If one judges by the news, announcements, and movies, the standard medical genetic practice is pictured to be just short of some kind of magic or, at least, to be on the cutting edge of technology. The doctors make a finger prick or take saliva sample from the affected patients and within a few hours or day at most they find the answer and miraculous cure for the disease. This hyperbolic image is essentially propagated from the times of human genome project that was “finished” in 2000. The reality is not so glorious as we would wish to believe.Since in the past decade the general public did mot see much of a change in the routine medical practice, a lot of skepticism have been installed in the minds of not only patients but the doctors themselves. Worse, doctors, health providers and health regulators alike are not only skeptical of benefits of genetic testing, but also are very reluctant to incorporate even approved and validated genetic tests for disease susceptibility or drug response in their daily practice. Some argue that the main reason for low market penetration is that genetic tests are still expensive. The reality is, genetic tests are by far less costly than the CT scans and other fancy modes of imaging, which are ubiquitously used as “insurance” measure for potential malpractice suits when doctors cannot reliably put a finger on the disease cause.
In my previous analyses I have identified the two main reasons for the under utilization of genetic testing, which are
- the lack of “reimbursement” for doctors prescribing the test genetic, and
- the inability to interpret intelligently the genetic testing by most of the physicians.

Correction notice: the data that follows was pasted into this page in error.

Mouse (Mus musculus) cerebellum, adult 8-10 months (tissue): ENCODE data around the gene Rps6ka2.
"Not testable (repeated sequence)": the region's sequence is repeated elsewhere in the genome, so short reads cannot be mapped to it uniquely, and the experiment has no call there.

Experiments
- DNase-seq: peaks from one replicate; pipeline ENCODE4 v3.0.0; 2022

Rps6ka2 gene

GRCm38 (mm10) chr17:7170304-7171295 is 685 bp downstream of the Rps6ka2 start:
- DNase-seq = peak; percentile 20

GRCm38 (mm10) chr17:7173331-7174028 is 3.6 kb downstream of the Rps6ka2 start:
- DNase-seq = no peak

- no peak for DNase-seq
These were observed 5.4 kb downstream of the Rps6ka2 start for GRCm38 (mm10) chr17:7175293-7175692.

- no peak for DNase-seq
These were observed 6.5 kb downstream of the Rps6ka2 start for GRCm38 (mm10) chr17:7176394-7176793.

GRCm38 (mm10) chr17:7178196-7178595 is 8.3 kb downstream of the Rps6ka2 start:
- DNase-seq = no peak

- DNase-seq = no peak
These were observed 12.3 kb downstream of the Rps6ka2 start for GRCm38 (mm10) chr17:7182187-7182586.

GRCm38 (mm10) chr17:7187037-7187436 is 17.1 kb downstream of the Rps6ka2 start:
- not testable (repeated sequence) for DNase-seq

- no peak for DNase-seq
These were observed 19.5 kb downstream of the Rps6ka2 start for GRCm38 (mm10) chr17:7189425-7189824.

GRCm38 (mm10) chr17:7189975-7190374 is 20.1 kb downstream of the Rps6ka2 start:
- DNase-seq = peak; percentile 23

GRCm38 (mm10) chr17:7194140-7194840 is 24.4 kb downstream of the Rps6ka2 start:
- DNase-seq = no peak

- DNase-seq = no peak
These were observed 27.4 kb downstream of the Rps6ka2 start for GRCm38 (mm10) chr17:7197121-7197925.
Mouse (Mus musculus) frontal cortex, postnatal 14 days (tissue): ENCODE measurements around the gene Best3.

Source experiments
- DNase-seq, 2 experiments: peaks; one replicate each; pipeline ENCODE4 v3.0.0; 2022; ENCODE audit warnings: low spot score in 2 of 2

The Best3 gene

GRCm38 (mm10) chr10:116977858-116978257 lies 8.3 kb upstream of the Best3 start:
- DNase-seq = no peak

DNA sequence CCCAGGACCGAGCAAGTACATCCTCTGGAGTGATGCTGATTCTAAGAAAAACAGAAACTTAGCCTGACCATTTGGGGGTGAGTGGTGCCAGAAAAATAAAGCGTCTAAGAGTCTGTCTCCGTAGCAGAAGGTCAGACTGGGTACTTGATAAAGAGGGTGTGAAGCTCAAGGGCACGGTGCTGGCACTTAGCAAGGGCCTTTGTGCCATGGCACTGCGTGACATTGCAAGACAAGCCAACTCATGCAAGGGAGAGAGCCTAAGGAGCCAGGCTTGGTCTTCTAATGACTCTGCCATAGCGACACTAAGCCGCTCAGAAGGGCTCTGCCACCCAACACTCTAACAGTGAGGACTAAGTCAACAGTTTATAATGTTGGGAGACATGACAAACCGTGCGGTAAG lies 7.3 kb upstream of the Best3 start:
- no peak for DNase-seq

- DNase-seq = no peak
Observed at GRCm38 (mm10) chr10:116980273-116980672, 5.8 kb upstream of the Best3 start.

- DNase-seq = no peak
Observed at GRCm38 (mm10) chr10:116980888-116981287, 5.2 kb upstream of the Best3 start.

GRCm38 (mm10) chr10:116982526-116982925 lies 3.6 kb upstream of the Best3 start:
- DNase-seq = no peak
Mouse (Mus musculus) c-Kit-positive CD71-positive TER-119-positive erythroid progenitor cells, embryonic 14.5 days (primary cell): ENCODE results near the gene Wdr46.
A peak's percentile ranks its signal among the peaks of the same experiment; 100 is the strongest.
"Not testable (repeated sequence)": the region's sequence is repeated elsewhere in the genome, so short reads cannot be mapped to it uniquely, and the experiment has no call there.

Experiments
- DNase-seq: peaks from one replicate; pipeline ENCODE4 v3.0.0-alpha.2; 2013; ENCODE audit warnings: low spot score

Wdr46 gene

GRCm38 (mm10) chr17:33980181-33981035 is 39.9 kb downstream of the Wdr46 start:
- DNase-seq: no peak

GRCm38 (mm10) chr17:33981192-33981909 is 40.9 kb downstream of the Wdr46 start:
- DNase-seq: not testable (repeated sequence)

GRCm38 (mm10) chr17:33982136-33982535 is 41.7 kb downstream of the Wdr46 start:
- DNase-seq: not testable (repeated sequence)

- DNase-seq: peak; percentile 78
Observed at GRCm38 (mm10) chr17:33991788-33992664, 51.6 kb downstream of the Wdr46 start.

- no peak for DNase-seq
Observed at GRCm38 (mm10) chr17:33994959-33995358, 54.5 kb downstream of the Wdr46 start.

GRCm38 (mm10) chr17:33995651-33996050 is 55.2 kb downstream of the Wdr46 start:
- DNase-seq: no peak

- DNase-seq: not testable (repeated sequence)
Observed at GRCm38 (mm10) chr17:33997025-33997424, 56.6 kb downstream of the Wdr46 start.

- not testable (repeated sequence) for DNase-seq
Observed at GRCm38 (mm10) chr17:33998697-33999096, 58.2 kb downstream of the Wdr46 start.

We naively believe that at least the medical geneticists should be the champions of the implementation of advanced genetic testing in their medical practice. However, in reality, the current medical practices reminds me of the early days when automobiles were first introduced to public roads when due to a fear for public safety, the approach of the Dudgeon, the first steam automobile, had to be announced ahead by a running boy.
This analogy comes to mind due to the fact that the medical geneticists’ mental model functions as follows:
This model is taught and fostered by all medical colleges and further entrenched during the residency training. Practical implementation of this model leads to several problems:
- Long wait times
- High rates of “failure” to identify the disease causing variants
- High cost of genetic testing – due to low disease-specific genetic test volume and extreme test specialization
- Lower clinical utility because only subset of mutations identified
- Patient dissatisfaction with genetic counseling services
Analyzing the roots of these pitfalls I came to conclusion that they primarily stem from the current workflow implemented in most of the genetic clinics:
But why are we following this routine? Can we do better?
Yes, we can but we have to change the mental model and we should start investigating the patient with “Let’s find the mutation!” and begin with an unbiased genetic test, i.e. sequencing, followed by data analysis and validation.
Such simplified workflow will:
- Eliminate the need for unwarranted intermediaries and bureaucracies
- Speed up process
- Alleviate the bottlenecks (medical geneticists)
- Reduce the cost of genetic testing through substitution the plethora of genetic tests by a comprehensive and unified genetic analysis
- Increase clinical utility through unbiased identification of disease-causing and the modifying variants.